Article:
The abortion rate skyrocketed among poor women just as the economy tanked, according to a new study by the Guttmacher Institute. "Characteristics of U.S. Abortion Patients, 2008" reports that poor women's "relative abortion rate was more than twice that of all women in 2008." What's more, "the proportion of abortion patients who were poor increased by almost 60% -- from 27% in 2000 to 42% in 2008." We already knew that the recession has put many women's pregnancy plans on hold at the same time that it has made it harder for women to cover the cost of birth control; and, given that the proportion of women living in poverty has increased by 25 percent since 2000, the Guttmacher findings should come as no real surprise.
Interestingly enough, the study found that the majority of abortion patients had some form of health insurance, and yet 57 percent paid for the procedure out of pocket. Even among those with private insurance, two-thirds paid for the procedure themselves. One thing researchers do not know, though, is exactly what percentage of those plans denied abortion coverage or carried prohibitively high deductibles. The report does note, however, that "many of the poorest women qualify for Medicaid, but federal funds are restricted to paying for abortion services only in cases of rape, incest and life endangerment, and only a minority of states uses their own funds to cover abortions for low-income women." But, "in states that use their own funds to pay for abortions, 92% of patients with Medicaid coverage made use of this payment method."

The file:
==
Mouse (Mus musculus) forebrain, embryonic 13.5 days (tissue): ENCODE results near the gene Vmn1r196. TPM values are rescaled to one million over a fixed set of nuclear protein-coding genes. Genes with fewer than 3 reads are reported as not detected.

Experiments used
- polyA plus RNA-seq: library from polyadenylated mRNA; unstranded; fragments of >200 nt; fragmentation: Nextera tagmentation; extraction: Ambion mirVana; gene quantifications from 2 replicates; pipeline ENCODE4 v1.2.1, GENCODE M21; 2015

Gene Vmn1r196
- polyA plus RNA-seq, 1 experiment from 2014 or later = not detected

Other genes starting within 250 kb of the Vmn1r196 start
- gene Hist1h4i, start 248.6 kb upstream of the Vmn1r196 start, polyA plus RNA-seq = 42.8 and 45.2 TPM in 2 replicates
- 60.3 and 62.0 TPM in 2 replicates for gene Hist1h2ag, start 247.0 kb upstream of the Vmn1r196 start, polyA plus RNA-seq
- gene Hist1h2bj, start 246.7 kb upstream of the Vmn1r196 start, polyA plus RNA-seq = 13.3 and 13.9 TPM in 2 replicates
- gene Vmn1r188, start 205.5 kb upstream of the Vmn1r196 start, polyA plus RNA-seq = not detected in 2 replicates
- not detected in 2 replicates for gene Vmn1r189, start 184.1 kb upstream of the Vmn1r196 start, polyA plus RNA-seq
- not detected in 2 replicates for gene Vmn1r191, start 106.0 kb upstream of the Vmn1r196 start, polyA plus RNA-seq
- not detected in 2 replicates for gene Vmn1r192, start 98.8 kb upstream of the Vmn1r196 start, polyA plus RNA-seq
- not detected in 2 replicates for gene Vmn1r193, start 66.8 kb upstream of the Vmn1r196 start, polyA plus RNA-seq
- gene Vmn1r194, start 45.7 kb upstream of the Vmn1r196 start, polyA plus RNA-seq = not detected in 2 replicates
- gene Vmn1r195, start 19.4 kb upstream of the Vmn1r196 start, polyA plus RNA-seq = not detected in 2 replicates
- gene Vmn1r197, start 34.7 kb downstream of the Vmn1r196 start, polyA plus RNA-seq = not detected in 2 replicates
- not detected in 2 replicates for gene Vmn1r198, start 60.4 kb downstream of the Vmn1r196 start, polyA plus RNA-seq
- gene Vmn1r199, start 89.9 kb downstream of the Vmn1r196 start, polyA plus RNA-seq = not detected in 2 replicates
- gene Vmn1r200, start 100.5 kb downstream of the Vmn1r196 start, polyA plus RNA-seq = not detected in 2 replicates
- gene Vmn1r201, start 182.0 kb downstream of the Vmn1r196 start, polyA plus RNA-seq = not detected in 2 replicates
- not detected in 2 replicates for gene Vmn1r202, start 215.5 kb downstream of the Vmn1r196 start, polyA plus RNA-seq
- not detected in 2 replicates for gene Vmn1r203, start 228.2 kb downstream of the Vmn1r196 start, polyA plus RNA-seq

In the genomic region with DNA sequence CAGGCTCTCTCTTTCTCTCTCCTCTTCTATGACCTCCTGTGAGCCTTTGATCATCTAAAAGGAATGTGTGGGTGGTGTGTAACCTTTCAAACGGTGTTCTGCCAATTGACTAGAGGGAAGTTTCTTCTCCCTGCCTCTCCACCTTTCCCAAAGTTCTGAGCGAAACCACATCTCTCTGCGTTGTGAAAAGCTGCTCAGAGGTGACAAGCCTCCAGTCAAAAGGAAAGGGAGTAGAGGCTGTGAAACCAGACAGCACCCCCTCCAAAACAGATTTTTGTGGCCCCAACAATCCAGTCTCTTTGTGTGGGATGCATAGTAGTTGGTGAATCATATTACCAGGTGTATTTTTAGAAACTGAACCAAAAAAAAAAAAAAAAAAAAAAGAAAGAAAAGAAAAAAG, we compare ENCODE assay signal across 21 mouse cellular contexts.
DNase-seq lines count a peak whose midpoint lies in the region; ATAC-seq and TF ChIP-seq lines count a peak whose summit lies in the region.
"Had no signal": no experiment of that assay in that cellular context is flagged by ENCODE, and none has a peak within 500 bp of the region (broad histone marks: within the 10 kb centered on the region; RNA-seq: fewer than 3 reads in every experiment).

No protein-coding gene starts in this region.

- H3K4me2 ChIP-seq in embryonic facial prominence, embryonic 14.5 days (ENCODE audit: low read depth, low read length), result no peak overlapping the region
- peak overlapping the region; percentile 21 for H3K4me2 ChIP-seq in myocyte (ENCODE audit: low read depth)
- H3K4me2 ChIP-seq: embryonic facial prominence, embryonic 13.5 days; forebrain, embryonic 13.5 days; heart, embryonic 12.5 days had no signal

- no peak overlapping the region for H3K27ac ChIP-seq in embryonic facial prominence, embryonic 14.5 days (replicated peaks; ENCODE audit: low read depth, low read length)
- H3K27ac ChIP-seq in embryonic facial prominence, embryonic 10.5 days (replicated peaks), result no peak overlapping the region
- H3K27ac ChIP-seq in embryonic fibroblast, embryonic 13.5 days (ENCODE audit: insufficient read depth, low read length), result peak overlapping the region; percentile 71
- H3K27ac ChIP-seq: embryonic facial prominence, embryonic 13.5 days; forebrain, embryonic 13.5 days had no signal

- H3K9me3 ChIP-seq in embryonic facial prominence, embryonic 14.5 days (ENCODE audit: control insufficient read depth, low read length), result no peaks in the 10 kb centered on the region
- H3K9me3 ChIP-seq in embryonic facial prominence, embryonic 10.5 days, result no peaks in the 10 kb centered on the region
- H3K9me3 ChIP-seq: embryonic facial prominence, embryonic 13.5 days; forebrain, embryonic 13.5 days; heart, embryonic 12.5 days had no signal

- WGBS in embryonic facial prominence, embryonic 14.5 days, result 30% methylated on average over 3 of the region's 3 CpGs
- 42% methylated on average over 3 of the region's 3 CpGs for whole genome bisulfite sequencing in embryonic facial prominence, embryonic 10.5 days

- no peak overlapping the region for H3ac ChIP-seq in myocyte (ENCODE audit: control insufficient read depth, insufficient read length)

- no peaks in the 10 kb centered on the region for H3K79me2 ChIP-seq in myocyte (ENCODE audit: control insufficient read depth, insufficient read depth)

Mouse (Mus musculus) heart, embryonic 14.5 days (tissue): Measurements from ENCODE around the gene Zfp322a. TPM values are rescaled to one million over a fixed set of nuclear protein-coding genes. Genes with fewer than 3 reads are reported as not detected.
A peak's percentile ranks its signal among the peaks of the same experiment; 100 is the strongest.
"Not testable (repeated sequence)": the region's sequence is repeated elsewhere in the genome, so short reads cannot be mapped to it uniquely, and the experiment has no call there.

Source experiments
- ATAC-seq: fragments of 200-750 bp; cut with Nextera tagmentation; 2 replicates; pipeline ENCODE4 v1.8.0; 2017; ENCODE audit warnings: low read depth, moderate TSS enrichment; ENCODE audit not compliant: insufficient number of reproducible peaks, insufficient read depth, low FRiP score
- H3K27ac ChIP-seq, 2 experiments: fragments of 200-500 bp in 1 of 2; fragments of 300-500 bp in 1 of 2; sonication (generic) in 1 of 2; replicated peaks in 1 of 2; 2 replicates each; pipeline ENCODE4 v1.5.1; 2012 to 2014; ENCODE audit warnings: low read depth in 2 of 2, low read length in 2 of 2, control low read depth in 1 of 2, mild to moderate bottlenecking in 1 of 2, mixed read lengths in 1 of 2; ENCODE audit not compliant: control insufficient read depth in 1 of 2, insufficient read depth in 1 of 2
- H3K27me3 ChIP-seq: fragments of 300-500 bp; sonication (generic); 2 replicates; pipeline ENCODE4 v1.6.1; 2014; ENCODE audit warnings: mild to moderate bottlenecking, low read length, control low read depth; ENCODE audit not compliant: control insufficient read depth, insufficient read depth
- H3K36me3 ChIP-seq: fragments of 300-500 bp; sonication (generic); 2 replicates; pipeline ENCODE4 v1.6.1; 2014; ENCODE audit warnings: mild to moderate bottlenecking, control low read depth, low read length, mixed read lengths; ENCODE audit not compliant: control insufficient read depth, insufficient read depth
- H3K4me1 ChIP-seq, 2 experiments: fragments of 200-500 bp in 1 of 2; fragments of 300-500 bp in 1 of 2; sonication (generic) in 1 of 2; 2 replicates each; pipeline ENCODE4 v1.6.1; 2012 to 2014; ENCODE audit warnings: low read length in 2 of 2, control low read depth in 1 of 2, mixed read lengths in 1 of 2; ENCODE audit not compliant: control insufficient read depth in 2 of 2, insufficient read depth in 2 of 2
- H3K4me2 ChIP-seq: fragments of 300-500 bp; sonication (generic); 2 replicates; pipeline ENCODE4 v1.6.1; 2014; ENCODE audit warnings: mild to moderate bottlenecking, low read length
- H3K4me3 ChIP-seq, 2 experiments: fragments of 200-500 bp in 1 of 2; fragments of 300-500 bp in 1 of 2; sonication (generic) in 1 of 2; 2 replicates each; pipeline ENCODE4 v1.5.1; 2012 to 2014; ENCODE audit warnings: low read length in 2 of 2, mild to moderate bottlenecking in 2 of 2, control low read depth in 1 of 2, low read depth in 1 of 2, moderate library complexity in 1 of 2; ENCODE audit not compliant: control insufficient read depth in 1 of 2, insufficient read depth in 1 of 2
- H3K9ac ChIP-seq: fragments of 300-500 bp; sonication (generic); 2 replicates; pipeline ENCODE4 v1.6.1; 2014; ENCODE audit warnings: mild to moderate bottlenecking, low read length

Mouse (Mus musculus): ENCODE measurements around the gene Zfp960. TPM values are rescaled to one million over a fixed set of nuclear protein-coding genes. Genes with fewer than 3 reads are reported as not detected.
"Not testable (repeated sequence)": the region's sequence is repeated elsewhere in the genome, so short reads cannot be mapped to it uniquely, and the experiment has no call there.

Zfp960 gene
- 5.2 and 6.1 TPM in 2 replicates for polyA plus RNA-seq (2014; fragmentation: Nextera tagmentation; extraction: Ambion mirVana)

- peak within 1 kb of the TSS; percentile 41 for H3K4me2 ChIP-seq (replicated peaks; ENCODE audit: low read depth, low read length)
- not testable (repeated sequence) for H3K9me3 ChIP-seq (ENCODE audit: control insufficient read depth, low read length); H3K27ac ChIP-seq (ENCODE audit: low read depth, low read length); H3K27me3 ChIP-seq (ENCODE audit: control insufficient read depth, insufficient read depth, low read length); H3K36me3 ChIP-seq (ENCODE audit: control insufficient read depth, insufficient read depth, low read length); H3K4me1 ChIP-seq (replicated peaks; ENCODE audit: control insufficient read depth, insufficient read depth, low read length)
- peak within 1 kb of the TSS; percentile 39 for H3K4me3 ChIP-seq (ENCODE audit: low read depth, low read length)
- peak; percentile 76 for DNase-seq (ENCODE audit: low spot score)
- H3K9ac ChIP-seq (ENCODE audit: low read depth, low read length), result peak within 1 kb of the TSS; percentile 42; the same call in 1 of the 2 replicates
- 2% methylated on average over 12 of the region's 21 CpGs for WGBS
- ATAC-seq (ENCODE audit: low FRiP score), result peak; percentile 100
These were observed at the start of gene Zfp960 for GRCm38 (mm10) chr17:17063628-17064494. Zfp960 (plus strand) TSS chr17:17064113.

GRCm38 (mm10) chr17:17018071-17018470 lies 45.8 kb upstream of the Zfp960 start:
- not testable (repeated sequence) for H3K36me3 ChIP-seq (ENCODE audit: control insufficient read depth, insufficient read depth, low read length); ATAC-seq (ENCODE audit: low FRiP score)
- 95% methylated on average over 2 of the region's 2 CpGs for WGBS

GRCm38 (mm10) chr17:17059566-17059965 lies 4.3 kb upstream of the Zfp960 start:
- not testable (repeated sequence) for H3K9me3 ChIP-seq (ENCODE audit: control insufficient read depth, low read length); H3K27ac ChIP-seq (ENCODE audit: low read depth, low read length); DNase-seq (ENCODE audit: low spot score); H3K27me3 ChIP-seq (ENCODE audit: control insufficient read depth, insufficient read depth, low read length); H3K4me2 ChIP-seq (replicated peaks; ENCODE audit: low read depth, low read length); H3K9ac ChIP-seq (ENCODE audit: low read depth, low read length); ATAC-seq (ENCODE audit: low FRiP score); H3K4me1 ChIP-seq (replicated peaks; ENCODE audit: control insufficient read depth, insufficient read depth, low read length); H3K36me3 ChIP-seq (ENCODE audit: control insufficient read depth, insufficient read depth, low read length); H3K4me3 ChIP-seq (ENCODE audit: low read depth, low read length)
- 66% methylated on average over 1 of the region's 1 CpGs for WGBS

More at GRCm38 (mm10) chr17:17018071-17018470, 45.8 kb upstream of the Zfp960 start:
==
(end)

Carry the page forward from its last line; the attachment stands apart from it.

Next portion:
It will be interesting to see how the healthcare bill, which prohibits the use of federal funds for elective abortions, will impact these figures. The most optimistic prediction I can offer is that broader healthcare coverage will mean better access to birth control.